For years, CCP Games has helped to fuel people's sci-fi fantasies thanks to EVE Online, one of the world's longest running MMO games -- and one of the most infamous. Known less for the humdrum of the gameplay and more for what the world's largest player sandbox can produce, such as betrayals, epic space battles with galactic implications, and more; hundreds of thousands of players take part in driving the economy and political landscape of New Eden. EVE Online has been giving players the tools to start influencing real-world scientific research recently, and at EVE FanFest 2017, the Icelandic game studio expanded on what the newest version of Project Discovery will look like.
EVE Online will soon be joining scientists in hunting for Exoplanets in our galaxy thanks to a new mini game which will pair EVE players with real-life star data. Developed in conjunction with citizen science company MMOS, as well as the University of Reykjavik and the University of Geneva. During EVE FanFest this year, Michel Mayor, a scientist and a pioneer in Planetology, took to the stage to explain exactly how scientists discover these Exoplanets. Mayor recently was one of the winners of the 2017 Wold Prize for Physics thanks to the role he played in the discovery of the first exoplanet.
On-stage in the Harpa convention center in downtown Reykjavik, Mayor gave EVE Online players a crash course in the "transit" method -- the method with which the TRAPPIST-1a exoplanets were discovered. Scientists measure small dips in light intensity as they study a star, which is a result of when a planet passes in front of the star as we see it. The end result over time is a large amount of light curve data for computers and scientists to sift through. And with so much data, especially since it's relatively easy for telescopes to track and store vast amounts of light data over time, potential exoplanet systems can be missed, even by a computer.This is where EVE Online players come in. With Project Discovery, players will examine real-world data sent in by the universities in partnership with CCP. The new minigame, which is being introduced with this round of Project Discovery, will give players access to a series of tools to identify dips in the light data. This data can be filled with ancillary noise that can make it hard to find these dips, such as normal stellar activity, multiple planet transits, and more. The tools that EVE Online players will be equipped with will help them isolate the light data and cut out all the clutter. Once a strong enough player consensus has been reached, scientists at the University of Geneva, headed up by Michel Mayor himself, will take a further look at the data to determine whether or not it's worth looking into further.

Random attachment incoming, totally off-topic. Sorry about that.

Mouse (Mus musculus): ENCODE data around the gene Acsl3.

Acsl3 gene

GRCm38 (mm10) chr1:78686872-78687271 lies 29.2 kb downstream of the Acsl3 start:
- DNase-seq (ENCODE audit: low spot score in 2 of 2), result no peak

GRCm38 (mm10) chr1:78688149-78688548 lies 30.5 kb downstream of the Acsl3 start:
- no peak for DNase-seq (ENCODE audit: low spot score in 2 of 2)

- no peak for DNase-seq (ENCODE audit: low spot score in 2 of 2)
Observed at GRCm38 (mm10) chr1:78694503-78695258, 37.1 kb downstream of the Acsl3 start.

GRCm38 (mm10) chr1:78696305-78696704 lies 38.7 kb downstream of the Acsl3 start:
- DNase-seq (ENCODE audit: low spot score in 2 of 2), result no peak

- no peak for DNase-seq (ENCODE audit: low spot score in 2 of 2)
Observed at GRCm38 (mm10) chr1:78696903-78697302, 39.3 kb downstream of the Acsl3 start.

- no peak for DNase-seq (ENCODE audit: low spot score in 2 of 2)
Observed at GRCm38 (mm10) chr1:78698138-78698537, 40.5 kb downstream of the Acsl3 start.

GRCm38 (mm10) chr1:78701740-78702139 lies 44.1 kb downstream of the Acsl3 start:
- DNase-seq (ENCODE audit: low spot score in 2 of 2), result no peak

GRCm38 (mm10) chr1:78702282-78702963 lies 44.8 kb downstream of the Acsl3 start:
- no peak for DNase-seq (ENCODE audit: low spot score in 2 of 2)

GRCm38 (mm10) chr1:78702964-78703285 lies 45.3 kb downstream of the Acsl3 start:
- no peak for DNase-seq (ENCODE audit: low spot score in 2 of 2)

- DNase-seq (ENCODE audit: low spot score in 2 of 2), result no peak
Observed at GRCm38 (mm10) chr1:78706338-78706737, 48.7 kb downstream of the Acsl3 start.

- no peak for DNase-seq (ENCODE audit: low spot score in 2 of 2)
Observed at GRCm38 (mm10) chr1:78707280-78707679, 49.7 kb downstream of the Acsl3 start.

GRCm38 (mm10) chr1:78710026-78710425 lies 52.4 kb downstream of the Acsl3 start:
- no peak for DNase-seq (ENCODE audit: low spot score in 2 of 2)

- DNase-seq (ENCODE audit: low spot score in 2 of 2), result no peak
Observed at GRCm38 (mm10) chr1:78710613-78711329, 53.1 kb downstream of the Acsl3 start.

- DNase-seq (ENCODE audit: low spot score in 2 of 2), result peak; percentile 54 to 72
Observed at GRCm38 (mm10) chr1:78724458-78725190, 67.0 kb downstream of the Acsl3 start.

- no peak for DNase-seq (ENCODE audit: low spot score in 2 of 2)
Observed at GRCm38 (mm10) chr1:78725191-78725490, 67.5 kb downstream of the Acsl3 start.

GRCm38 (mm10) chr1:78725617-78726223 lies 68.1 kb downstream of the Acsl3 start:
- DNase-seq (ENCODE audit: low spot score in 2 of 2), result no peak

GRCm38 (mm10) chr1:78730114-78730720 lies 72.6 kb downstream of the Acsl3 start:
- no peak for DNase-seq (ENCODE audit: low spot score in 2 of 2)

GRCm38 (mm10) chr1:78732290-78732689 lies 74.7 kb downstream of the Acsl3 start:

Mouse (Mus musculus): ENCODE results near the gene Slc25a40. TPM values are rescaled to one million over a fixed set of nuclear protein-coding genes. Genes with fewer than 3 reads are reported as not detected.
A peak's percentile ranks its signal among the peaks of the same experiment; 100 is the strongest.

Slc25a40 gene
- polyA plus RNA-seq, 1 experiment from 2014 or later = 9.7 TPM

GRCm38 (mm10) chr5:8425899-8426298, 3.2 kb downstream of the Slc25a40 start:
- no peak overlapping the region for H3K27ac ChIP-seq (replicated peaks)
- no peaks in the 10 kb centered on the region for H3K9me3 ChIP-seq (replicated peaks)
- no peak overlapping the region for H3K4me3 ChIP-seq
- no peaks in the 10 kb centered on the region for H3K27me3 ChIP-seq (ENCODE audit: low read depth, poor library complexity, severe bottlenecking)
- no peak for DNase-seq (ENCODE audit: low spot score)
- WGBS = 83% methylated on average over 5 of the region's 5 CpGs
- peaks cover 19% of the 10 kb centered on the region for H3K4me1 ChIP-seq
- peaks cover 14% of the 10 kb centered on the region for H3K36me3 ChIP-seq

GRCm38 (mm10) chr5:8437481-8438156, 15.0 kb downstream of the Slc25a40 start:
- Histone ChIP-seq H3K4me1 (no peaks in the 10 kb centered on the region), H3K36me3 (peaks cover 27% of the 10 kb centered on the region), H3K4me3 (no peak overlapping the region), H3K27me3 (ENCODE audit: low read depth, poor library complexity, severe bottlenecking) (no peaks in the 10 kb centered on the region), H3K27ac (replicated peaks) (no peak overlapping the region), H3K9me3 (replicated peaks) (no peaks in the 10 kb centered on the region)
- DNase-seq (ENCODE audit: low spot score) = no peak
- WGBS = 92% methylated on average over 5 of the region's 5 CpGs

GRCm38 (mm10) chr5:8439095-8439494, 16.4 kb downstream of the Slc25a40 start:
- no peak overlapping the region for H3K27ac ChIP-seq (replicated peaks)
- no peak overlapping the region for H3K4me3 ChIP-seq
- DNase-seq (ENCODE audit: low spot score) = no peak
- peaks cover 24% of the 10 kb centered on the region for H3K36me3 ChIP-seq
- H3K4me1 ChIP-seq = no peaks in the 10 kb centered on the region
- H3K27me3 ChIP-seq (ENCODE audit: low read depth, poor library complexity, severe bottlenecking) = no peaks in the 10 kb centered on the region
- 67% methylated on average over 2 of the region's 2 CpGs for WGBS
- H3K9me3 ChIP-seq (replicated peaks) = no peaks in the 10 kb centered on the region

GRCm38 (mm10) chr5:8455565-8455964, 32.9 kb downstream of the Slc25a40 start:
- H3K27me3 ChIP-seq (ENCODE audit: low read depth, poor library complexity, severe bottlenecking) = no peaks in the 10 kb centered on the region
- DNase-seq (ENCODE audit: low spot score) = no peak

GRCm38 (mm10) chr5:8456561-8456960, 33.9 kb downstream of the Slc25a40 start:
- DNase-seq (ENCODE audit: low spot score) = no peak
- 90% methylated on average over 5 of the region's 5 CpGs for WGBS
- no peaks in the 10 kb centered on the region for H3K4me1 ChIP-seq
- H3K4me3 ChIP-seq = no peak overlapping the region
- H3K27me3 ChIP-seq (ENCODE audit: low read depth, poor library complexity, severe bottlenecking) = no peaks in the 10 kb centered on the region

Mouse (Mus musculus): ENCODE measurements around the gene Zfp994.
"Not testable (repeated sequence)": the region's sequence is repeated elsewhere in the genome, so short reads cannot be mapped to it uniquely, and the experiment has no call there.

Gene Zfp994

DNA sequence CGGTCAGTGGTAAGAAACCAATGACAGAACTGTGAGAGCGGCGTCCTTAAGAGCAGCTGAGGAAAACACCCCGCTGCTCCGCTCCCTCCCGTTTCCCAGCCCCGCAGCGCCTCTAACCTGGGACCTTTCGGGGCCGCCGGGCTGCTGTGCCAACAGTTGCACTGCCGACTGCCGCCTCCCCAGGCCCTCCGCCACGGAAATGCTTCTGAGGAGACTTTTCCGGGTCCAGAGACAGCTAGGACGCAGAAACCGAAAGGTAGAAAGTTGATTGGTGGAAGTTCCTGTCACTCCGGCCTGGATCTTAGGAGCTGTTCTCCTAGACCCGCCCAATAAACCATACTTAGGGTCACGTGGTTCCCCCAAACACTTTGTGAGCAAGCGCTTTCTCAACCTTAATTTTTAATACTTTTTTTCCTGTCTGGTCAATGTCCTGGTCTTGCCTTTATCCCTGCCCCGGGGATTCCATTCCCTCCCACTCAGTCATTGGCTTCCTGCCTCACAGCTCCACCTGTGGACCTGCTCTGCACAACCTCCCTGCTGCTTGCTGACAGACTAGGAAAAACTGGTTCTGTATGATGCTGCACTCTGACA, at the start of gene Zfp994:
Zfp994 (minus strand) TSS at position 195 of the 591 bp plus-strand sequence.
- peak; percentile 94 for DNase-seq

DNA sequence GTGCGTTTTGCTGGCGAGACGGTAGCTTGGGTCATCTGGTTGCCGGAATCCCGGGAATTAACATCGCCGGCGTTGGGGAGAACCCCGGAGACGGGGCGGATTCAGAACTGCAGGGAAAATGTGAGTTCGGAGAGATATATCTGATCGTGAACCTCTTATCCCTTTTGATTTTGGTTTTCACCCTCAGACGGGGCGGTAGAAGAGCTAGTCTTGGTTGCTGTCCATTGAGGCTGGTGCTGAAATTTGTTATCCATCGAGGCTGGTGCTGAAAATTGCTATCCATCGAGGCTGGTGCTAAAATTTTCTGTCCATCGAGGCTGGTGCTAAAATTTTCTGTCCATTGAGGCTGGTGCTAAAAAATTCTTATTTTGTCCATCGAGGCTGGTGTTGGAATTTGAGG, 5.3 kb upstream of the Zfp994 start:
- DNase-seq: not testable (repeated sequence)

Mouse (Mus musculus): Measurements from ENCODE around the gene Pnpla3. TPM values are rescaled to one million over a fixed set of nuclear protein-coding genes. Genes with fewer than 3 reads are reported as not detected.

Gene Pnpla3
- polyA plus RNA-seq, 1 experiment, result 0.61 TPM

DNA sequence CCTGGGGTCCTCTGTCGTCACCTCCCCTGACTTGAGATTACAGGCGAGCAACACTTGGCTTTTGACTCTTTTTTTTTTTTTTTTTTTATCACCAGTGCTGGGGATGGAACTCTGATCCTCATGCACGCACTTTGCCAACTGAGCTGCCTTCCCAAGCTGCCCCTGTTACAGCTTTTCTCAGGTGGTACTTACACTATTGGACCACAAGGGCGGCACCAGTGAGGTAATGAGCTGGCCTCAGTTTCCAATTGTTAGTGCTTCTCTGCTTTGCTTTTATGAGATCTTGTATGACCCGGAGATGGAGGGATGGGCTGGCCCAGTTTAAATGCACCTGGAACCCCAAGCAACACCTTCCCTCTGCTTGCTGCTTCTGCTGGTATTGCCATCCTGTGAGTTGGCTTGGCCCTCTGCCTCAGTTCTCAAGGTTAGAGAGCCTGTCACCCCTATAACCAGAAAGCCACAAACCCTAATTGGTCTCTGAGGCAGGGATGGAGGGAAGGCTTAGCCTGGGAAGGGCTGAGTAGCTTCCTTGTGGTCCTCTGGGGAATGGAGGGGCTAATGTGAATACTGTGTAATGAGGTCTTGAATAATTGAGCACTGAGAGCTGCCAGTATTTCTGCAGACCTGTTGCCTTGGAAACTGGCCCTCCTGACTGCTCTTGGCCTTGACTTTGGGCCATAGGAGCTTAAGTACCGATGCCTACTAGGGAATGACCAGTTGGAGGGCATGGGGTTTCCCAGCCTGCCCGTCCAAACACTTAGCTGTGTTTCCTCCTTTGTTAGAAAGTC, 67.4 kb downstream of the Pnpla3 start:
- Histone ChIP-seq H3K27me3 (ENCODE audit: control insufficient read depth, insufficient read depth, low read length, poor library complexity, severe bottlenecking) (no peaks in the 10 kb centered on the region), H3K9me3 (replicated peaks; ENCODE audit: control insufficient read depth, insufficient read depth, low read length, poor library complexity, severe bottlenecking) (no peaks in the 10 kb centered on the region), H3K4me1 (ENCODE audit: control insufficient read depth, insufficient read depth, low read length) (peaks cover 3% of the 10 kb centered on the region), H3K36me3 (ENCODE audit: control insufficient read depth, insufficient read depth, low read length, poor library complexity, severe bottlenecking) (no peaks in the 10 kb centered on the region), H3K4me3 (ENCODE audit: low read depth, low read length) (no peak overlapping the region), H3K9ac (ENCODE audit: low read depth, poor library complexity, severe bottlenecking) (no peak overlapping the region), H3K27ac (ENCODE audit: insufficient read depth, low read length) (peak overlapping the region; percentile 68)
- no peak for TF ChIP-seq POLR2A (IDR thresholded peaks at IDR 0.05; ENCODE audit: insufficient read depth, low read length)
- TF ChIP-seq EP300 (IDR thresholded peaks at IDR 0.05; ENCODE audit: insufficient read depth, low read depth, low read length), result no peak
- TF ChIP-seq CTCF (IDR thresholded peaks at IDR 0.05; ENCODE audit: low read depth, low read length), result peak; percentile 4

Project Discovery aims to help facilitate and fuel scientific discovery outside our own solar system, an endeavor which feels right at home in New Eden. EVE Online has a tremendous history with helping facilitate citizen science effort. Last year's iteration of Project Discovery had EVE players classify images of the Human Protein Atlas. That mini-game was hugely successful, as EVE Online Capsuleers logged over 25 million image classifications within just the first three weeks of the mini-game going live.
EVE Online has been going strong since its release in 2003, and while to ardent fans and players of the game the idea of citizen science is natural, most on the outside mainly know the world's largest space "SandBox" to be filled with intrigue, massive battles on epic scales, and the occasional betrayal. Project Discover plays just one role in CCP Games' plans for EVE Online in the future, including an all-new "New Player Experience" to help those first starting out get their space-legs in the world of New Eden easier.
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[Featured Image by CCP Games]